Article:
File Upload from Webview on Android

You have a form on WebView, with input type as “file”, and want to allow the user to upload a file from his device. Prior to Lollipop, this was not very straightforward, and you had to resort to using private APIs, which has always been discouraged. But, you had to do it. With Lollipop, there’s a new public API, which still isn’t very straight-forward to use, but at-least, should be reliable and compatible with newer Android/WebView versions. So, how do you implement File Upload from WebView on Android with the new public API? 

This has been a long pending request, and people have implemented workarounds by using various versions of some private API’s for various older versions of Android.

Steps to Implement (3 steps)

  • Attach WebViewChromeClient, and override method callback for a click event on and input field of type file.
mWebView.setWebChromeClient(new WebChromeClient() {

         public boolean onShowFileChooser(WebView webView, ValueCallback<Uri[]> filePathCallback,              FileChooserParams fileChooserParams) {
                 mFilePathCallback = filePathCallback;
                // Launch Intent for picking file
                return true;
  • Launch Intent for picking the file
Intent intent = new Intent(Intent.ACTION_GET_CONTENT);
startActivityForResult(intent, PICKFILE_REQUEST_CODE);
  • Pass the Uri of the selected file to WebView
protected void onActivityResult(int requestCode, int resultCode,
     Intent intent) {
     if (requestCode == PICKFILE_REQUEST_CODE) {
          Uri result = intent == null || resultCode != RESULT_OK ? null
              : intent.getData();
          Uri[] resultsArray = new Uri[1];
          resultsArray[0] = result;


I have created a small sample project with all the required code to achieve a simple input field taking in an image. You can get the source on Github.

Improved Copy/Paste in Gingerbread

It’s really important for the copy/paste feature to work on a mobile even if you don’t have a mouse to select text you want to copy. Apple’s implementation is nice. Till Froyo, there wasn’t a unified concept of copy/paste feature implemented. But, the Gingerbread has actually changed a few things 🙂 . Copying phone numbers from your mails and email addresses from web pages should be trivial and should involve the least amount of button presses. Prior to Gingerbread, this wasn’t the case, but Gingerbread has this “New Feature now”.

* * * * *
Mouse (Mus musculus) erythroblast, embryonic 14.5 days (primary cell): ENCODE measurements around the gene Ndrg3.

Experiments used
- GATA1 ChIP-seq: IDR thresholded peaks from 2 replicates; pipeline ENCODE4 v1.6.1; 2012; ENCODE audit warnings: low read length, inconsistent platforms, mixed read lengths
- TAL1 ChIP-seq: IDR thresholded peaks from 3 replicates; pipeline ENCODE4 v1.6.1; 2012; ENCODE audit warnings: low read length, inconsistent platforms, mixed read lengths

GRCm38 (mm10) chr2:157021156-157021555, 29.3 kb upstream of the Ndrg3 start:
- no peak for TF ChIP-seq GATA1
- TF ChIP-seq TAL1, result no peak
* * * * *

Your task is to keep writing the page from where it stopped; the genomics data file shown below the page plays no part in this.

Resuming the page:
Here’s the link where you can find out more about this.

Some images and videos

Official documentation

You need to double-tap on the text before you can bring up the text selection controls. Once you are done with the selection, single tap on the text copies the selected text to the clipboard, and then you can extract the data from the clipboard. This is really nice. Else, you would have to write a bit of extra code to trigger text selection mode first. This copy/paste selector works on an EditText and on the Browser. I haven’t tested it further.

Gingerbread Stuff!!!! **It works on the emulator**.

Android WebView, Javascript and CSS

Using WebViews on Android is pretty interesting. I have come across some situations where I had to use a WebView to display some HTML content. Displaying HTML content is pretty straight-forward. But when it comes to controlling the web view, it gets a little complex. Things like showing alerts, manipulating divs and controlling the activity (closing/finishing). This example shows a few techniques that will get you going with Javascript and CSS with WebView.

1. CSS: Applying CSS is just the same as you would do with normal HTML pages. The sample_page.html in the assets folder refers to the sample_style.css file in the same folder. One thing you might notice is how we get the rounder corners for the divs. This CSS attribute does the trick.

             -webkit-border-radius: 5px;

2. Javascript: To make it simpler, I have used the JQuery library. The mobile version released recently gave some errors. So, I have used the normal library available. The jquery-1.4.2.min.js also resides in the assets folder and is referenced in the sample_page.html.

3. All together: In the sample_page.html I have a header, a body and the controls. The controls have four buttons
      a: JToggle: This toggles the visibility of the body section. This is a pure javascript method call from the html.
      b: NToggle: This also toggles the visibility of the body section. But it does it differently. The javascript calls to the method, which in turn calls the same Javascript method.
      c. Exit: This button basically closes/exits the app, by calling the method which is bound to the via
      d. Alert: This shows an alert which is basically an AlertDialog in Android.

Calling a Javascript method from your Java code:

Calling a Java method from Javascript:
  // Before using the above code, you have to inject the interface object which
  // has a name “jsinterface”
  webView.addJavascriptInterface(jsInterface, “jsinterface”);

Controlling the Alerts from Javascript:
The which extends the WebChromeClient has several methods which provide hooks which allow you to customize their behaviour. For an example, you can override the behaviour of the alert function and do whatever you want. You can show your own dialog with Yes/No buttons and depending on the input, you can send back the result to your Javascript code.
 public boolean onJsAlert(WebView view, String url, String message, JsResult result)
     url = “Sample App Alert”;
     return super.onJsAlert(view, url, message, result);

You can checkout the whole source code here. It’s ready to run. Let me know if you have any issues.